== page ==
The Crystal Man’s dazzling costume is entirely covered in small mirrors and crystals. The glittering mobile mosaic is made up of about 4,500 reflective components on a stretch velvet leotard.
Amerindian dancer Eric Hernandez performs traditional Native American hoop dancing.
Inspired by many founding myths, Totem illustrates, through visual and acrobatic language, the evolutionary progress of species.
Totem set designer Carl Fillion worked with curves and non-linear forms to reflect the natural world.
From amphibians to Neanderthals to primates to man, so goes the tale of the evolution of humankind and the overarching theme of Cirque du Soleil’s Totem. The production traces the journey from primordial mist to the modern world, creating a visceral tale in the process. Evolution is not just at the forefront of the story, it is also prevalent in the production—under the big top and behind the curtains.
Amerindian dancer Eric Hernandez carries out a narrative using traditional Native American hoop dancing, crafting fixed and dynamic shapes in a ritual that represents the never-ending circle of life. His manipulation of the rings is second nature; Hernandez has been a competitive hoop dancer since he was 10 years old, inspired to learn the tradition of his Native American Lumbee tribe ancestors. Beginning with one hoop and ending with five, his routine is anything but repetitive—he was given a time limit (four minutes) and the freedom to choreograph his own performance; as such, it evolves regularly. “I’ve done 700 shows with Totem and I would say that after the first 50, I just had to do something different,” he says. “It changes all the time … it’s always motivating to go out in front of so many people and perform, [and] I always try and put something new in there.”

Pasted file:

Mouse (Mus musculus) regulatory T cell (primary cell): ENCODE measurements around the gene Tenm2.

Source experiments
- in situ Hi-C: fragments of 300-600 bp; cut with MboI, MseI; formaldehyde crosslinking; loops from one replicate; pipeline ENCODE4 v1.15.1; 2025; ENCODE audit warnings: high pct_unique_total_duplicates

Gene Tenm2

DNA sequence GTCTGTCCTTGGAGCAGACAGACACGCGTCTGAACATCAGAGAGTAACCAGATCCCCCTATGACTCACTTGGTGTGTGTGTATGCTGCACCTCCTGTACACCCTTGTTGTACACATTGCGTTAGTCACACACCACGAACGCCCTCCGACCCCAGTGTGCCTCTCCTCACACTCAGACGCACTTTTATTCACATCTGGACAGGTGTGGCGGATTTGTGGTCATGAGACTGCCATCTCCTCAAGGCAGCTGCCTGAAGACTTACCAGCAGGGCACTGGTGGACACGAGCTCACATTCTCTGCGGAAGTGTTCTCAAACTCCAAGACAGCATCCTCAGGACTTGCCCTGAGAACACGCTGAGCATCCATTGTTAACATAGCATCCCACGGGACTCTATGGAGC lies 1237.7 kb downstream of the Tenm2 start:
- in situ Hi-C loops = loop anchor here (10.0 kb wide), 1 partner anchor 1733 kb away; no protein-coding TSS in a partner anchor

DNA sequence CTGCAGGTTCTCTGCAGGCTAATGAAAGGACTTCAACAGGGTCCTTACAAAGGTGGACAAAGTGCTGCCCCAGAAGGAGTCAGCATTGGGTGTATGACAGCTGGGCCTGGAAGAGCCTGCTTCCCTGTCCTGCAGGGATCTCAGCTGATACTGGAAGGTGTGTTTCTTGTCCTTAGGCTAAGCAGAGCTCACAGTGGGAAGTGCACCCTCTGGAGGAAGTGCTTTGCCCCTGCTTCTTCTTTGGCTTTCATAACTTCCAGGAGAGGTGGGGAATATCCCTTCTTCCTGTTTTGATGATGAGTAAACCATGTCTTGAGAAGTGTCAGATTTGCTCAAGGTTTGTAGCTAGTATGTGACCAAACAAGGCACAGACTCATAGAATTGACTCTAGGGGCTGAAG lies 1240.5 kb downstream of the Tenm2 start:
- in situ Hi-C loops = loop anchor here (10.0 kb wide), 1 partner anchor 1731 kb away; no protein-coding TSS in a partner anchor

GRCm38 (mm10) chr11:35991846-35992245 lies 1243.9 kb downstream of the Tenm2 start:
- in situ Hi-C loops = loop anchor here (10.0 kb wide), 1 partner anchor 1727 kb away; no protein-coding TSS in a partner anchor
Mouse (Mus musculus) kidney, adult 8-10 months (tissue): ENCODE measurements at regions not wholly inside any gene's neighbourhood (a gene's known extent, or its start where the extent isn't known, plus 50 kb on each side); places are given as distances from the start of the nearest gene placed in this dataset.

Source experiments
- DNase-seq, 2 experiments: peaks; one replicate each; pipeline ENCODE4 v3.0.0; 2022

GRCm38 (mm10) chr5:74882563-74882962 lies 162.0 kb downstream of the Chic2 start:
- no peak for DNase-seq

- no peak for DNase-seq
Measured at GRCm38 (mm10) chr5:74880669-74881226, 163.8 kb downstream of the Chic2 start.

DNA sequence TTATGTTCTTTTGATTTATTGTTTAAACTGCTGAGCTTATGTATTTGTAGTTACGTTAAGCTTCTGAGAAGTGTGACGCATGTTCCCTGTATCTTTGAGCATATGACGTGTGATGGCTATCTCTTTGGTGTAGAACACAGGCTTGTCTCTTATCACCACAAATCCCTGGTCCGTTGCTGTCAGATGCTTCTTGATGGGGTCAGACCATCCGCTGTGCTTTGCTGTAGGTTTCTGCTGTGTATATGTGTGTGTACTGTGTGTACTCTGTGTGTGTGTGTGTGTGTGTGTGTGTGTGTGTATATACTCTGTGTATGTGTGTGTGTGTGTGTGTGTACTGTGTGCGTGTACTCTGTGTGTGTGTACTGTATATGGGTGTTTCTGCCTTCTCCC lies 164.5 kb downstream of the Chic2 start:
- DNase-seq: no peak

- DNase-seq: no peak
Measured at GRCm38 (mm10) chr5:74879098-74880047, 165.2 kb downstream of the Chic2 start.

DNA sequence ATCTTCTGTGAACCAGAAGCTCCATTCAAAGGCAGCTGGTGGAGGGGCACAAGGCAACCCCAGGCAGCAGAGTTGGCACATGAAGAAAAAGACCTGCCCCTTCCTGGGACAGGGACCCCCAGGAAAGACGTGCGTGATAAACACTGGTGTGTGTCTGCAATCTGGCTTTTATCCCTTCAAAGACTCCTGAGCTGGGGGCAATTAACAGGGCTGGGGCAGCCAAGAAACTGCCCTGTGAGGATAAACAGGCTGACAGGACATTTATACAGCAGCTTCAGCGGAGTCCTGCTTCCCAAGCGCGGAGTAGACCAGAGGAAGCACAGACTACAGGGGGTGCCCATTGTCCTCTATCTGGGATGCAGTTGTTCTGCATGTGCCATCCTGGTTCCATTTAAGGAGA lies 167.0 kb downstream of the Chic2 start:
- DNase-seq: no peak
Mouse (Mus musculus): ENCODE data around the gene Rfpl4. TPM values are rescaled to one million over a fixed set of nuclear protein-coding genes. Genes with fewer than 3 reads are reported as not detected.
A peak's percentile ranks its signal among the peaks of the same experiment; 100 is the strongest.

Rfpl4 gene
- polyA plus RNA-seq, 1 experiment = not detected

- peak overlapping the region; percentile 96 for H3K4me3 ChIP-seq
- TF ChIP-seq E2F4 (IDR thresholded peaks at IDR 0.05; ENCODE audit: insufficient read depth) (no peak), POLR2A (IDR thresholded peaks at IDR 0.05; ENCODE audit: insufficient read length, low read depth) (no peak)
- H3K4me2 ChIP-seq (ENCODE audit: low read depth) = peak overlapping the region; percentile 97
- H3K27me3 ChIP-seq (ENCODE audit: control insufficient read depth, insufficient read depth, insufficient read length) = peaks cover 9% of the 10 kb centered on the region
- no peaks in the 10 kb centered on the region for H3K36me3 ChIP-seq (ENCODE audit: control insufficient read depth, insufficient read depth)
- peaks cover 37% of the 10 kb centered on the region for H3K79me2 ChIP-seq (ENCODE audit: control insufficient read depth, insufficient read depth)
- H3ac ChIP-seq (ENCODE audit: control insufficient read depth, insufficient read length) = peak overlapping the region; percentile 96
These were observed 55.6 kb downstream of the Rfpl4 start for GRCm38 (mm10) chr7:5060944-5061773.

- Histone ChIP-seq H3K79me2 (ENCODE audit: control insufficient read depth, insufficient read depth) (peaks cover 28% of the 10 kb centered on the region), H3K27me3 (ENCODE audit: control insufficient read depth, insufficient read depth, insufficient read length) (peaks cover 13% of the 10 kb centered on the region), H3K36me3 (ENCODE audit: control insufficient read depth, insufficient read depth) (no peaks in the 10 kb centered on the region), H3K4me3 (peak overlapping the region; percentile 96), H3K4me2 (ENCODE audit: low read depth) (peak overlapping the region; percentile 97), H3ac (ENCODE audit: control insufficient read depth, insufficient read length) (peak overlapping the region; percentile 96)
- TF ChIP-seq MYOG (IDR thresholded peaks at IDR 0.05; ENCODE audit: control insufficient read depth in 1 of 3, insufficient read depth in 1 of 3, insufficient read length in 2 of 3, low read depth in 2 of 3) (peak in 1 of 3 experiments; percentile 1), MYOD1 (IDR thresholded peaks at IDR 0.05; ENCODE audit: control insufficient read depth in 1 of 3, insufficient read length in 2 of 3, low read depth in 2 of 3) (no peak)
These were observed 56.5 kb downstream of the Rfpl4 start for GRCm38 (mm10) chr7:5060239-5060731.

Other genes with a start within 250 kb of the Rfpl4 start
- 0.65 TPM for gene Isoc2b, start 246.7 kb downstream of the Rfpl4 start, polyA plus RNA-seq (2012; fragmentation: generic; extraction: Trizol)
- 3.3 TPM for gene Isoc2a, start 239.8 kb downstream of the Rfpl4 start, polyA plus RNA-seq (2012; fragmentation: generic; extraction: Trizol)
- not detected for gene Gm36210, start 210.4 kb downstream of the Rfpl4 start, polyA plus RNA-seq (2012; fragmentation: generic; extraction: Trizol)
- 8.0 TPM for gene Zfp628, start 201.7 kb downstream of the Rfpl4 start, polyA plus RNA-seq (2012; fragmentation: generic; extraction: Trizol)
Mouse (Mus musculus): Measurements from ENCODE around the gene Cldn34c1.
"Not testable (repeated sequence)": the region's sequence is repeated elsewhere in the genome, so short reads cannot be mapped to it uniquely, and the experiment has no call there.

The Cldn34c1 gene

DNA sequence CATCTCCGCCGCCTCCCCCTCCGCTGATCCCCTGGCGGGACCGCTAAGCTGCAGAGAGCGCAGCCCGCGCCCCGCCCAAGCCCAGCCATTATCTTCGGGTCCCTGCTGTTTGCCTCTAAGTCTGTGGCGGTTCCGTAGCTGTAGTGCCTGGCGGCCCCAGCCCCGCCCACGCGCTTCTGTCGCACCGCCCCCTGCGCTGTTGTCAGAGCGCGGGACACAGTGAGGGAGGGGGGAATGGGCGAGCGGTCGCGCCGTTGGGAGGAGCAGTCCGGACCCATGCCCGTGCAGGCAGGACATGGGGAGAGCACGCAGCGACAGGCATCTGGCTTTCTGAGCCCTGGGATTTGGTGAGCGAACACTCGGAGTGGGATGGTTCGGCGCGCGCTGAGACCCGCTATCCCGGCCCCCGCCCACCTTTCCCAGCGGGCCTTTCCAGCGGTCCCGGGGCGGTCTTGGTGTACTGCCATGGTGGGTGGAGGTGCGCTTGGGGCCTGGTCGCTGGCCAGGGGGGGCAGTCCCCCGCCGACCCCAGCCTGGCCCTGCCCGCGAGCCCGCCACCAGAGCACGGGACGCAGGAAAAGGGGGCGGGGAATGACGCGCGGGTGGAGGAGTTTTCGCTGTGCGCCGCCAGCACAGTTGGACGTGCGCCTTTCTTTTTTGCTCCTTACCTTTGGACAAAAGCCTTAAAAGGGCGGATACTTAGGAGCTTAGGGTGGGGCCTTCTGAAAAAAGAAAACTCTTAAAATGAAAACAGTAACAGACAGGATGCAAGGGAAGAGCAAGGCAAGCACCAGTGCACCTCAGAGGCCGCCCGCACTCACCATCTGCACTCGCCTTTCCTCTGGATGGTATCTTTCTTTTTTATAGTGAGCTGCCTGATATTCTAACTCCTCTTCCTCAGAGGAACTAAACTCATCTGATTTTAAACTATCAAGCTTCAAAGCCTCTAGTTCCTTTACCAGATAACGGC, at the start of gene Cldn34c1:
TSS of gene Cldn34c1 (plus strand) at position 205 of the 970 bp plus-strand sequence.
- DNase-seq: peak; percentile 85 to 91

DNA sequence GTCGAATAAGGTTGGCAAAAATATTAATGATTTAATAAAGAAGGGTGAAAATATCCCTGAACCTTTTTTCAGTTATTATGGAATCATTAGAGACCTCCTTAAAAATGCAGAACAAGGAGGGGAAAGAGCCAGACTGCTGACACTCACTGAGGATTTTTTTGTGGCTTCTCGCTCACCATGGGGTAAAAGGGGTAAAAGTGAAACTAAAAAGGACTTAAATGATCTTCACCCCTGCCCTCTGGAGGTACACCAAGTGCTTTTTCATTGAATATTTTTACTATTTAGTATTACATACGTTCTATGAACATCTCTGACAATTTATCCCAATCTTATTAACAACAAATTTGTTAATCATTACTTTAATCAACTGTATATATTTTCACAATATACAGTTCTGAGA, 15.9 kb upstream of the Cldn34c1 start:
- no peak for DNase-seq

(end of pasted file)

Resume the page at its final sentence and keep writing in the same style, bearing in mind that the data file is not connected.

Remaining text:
The story of Cirque du Soleil itself is one of marked progression. The Quebec-based organization began in 1984 with 20 street performers, and now hires 1,300 artists from over 50 different countries, and collaborates with world-renowned writers, directors, and visionaries. In this vein, Totem is no different—it was written and directed by Robert LePage, one of Canada’s most renowned performing-arts figures.
Totem is a visual spectacle, and having been there since its creation, costume designer Kym Barrett knows every detail of the roughly 1,500 wardrobe pieces in it. Barrett’s own nomadic childhood and experience in Hollywood with the likes of Baz Luhrmann and the Wachowski brothers prepared her well for life, and work, with the travelling troupe. Of all the productions during her 15 years with Cirque du Soleil, Barrett says Totem is her favourite. “We can take something so basic as a lycra unitard and either with the paint, the dye, all the accessories we put on top, really change it,” she explains. “There’s a real duality between the historical side of our evolution and how we’re still evolving. And we’re still going somewhere. We’re still changing.”